Into the future: Do you need a career change?
Is the thought of after-work cocktails the only thing that's making you survive 'til 5pm? Learn how to read the signs of when your career is in need of a makeover.
ELLECanada.com uncovers key indicators of an unhappy career with the help from New York-based life coach, Daryl Close of Dynamic Life Creations.
1. Lack of motivation
Staring at the clock all day, hating Mondays, looking forward to Fridays every day, day dreaming and having no motivation to get up for work may mean you need to re-evaluate your current career.
2. Using work time to work on your hobbies
Are you constantly checking out art school courses, emailing design tips to friends, drafting up short stories on your lunch hour or rehearsing a dance routine in your head? Hobbies can be seen as the interests we wish we could focus on fulltime if we didn’t have financial obligations or if that hobby could provide a level of financial security. Working or thinking of your hobbies during work represents a distraction from the task at hand and is a sign that your focus is not on the job you are currently doing.
3. Admitting you don’t like your career.
This is self explanatory, if you say you don’t like your career then you don’t like your career. You should not quit tomorrow as you may have other reasons (eg. financial obligations) that are keeping you there. Close recommends you start exploring possibilities for change. Waking up one day needing to quit your job with no plan is not the way to go.
Jealously of others having what you want is another big signal. Jealously comes from the fact that your personal values are not being met by your current life and that you see what is important to you being lived out by someone else. For example, you may see someone who earns less but has their own business and works their own hours. If quality of life, having more time and running your own business is important to you than you may be jealous.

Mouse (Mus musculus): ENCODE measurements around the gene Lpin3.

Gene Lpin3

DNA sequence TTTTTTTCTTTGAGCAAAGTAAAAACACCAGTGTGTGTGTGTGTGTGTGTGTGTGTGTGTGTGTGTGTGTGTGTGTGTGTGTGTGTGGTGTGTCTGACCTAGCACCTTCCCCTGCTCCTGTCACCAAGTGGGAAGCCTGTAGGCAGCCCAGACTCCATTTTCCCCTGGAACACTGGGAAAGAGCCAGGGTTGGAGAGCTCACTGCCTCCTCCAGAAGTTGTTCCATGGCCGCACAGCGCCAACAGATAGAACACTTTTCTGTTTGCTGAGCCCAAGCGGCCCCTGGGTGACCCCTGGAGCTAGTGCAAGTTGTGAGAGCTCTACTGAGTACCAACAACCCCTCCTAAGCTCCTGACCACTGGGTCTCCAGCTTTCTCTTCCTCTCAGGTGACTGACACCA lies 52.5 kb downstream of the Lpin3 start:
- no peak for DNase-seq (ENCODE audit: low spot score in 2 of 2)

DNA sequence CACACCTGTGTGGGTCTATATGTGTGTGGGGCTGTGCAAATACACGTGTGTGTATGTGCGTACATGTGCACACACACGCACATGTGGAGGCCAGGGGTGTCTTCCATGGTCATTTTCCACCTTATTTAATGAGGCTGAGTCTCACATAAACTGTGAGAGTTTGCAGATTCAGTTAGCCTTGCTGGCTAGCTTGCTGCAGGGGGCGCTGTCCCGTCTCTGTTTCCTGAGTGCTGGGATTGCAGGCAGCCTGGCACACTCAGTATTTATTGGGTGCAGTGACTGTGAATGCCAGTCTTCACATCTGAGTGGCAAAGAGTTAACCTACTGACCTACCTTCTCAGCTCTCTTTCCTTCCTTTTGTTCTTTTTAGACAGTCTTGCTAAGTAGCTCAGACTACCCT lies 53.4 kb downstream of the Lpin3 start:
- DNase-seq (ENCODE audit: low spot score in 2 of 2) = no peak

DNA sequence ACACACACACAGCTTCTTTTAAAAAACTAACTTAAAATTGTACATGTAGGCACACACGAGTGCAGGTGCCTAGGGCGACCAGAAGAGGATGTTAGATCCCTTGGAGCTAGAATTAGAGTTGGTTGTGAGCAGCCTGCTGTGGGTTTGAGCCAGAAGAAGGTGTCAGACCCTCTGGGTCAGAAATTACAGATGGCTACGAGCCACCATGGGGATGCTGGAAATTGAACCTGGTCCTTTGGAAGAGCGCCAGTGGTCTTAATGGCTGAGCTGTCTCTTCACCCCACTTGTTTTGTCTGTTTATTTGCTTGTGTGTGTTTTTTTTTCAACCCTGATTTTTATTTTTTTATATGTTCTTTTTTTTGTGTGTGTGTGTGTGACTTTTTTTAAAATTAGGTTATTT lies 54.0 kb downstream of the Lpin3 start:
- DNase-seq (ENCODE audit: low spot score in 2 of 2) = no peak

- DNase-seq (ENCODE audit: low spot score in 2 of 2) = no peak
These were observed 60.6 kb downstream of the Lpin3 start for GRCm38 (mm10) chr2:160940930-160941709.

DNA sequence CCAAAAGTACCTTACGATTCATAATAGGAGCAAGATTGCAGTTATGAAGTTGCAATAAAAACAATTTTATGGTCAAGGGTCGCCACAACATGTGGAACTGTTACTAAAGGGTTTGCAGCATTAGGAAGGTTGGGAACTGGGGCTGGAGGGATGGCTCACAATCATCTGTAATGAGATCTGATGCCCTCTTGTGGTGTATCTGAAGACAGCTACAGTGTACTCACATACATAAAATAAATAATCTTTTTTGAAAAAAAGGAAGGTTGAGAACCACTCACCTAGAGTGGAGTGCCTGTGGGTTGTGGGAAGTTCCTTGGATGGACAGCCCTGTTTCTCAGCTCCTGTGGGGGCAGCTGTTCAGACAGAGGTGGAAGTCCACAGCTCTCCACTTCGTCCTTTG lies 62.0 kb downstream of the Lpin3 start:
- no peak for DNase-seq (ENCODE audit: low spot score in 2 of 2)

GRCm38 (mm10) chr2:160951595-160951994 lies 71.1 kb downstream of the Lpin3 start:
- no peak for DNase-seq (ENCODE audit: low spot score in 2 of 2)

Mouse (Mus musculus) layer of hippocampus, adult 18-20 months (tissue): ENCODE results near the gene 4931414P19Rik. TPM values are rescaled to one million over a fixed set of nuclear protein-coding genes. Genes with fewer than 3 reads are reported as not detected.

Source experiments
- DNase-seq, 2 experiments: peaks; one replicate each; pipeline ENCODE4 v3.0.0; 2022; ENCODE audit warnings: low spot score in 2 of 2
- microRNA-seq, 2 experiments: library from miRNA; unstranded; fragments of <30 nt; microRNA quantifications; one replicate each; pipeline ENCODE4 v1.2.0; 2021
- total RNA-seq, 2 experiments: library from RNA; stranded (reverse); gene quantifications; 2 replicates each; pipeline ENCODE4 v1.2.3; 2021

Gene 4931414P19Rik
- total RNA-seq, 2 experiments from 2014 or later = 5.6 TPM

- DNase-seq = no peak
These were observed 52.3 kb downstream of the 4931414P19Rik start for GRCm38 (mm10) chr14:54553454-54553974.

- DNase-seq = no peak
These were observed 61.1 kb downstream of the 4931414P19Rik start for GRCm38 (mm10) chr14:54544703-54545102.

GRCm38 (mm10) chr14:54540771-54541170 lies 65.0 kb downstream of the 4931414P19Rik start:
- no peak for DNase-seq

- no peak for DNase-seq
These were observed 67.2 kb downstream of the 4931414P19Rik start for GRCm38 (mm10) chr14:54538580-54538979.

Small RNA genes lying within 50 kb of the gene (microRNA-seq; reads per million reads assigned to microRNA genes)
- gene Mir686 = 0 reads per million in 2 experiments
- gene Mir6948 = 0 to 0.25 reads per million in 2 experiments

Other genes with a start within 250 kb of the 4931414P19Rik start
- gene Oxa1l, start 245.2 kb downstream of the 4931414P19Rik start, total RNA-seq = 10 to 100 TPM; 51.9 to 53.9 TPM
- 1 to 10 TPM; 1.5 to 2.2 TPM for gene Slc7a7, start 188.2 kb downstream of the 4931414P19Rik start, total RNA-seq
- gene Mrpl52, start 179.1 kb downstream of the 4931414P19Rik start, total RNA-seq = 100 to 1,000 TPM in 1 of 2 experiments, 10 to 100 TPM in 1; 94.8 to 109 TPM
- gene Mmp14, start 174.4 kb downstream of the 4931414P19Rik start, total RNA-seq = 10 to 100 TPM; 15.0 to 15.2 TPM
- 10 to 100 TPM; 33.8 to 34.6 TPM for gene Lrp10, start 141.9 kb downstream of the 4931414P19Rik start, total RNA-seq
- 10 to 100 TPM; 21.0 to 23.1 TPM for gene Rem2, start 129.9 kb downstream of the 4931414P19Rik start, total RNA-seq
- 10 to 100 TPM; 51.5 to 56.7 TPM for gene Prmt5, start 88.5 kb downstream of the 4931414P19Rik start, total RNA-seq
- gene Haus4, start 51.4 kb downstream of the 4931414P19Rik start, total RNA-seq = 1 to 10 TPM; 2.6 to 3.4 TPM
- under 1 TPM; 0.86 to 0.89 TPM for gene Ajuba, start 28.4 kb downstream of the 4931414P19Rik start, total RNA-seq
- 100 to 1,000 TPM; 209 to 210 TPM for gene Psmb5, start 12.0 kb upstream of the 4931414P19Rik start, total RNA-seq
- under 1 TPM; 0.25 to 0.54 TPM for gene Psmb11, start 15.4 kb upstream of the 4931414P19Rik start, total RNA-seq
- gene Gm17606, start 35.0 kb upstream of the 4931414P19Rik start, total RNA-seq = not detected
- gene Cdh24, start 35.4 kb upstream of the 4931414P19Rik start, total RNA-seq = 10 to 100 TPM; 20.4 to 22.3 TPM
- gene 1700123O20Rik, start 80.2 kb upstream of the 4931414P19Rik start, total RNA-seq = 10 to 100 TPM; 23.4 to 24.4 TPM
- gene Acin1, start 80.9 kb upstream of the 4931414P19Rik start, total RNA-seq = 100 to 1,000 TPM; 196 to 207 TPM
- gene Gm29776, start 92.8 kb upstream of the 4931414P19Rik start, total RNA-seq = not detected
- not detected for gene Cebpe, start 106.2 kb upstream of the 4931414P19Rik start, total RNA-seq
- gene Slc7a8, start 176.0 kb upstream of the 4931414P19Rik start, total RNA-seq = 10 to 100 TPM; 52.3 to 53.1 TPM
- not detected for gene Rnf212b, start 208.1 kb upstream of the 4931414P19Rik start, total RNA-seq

Put simply, if you don’t see a future for yourself in the career you are currently working in then you must consider making a change.
Close notes that, ‘sometimes we need a magnifying glass held up by someone else to see where real changes need to be made. Change is a process and knowing what your motivations, strengths, talents and interests will help you head in the appropriate career direction for you.’ He recommends that you take actions necessary to achieve what you want and make lists of how you are going to get there (in baby steps). One of his favourite sayings is, ‘if you always do what you’ve always done you’ll always get what you’ve always got’.